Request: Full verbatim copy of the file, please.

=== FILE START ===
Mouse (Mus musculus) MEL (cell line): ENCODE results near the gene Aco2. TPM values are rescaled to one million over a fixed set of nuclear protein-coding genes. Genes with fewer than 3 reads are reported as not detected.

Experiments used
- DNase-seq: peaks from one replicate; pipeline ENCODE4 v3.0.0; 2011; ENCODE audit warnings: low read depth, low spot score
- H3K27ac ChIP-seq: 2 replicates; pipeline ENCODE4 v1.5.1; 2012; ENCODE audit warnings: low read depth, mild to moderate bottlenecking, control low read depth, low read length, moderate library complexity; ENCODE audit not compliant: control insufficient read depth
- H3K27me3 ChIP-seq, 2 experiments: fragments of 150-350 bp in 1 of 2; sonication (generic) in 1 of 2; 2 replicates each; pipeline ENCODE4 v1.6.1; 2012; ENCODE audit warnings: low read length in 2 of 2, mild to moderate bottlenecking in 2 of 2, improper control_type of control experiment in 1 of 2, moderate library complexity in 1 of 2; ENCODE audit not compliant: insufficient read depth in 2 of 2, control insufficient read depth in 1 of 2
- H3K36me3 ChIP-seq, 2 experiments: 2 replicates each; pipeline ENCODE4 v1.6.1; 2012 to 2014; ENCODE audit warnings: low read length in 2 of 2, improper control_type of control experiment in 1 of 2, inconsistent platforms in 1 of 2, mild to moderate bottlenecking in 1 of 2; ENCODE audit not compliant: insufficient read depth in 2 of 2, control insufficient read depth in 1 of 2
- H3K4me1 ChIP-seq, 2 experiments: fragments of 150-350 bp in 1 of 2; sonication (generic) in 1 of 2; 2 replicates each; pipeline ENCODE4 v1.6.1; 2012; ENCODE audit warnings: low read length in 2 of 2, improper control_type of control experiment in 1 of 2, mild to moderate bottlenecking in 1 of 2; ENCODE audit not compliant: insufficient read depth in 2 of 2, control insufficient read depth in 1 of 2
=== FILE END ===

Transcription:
Mouse (Mus musculus) MEL (cell line): ENCODE results near the gene Aco2. TPM values are rescaled to one million over a fixed set of nuclear protein-coding genes. Genes with fewer than 3 reads are reported as not detected.

Experiments used
- DNase-seq: peaks from one replicate; pipeline ENCODE4 v3.0.0; 2011; ENCODE audit warnings: low read depth, low spot score
- H3K27ac ChIP-seq: 2 replicates; pipeline ENCODE4 v1.5.1; 2012; ENCODE audit warnings: low read depth, mild to moderate bottlenecking, control low read depth, low read length, moderate library complexity; ENCODE audit not compliant: control insufficient read depth
- H3K27me3 ChIP-seq, 2 experiments: fragments of 150-350 bp in 1 of 2; sonication (generic) in 1 of 2; 2 replicates each; pipeline ENCODE4 v1.6.1; 2012; ENCODE audit warnings: low read length in 2 of 2, mild to moderate bottlenecking in 2 of 2, improper control_type of control experiment in 1 of 2, moderate library complexity in 1 of 2; ENCODE audit not compliant: insufficient read depth in 2 of 2, control insufficient read depth in 1 of 2
- H3K36me3 ChIP-seq, 2 experiments: 2 replicates each; pipeline ENCODE4 v1.6.1; 2012 to 2014; ENCODE audit warnings: low read length in 2 of 2, improper control_type of control experiment in 1 of 2, inconsistent platforms in 1 of 2, mild to moderate bottlenecking in 1 of 2; ENCODE audit not compliant: insufficient read depth in 2 of 2, control insufficient read depth in 1 of 2
- H3K4me1 ChIP-seq, 2 experiments: fragments of 150-350 bp in 1 of 2; sonication (generic) in 1 of 2; 2 replicates each; pipeline ENCODE4 v1.6.1; 2012; ENCODE audit warnings: low read length in 2 of 2, improper control_type of control experiment in 1 of 2, mild to moderate bottlenecking in 1 of 2; ENCODE audit not compliant: insufficient read depth in 2 of 2, control insufficient read depth in 1 of 2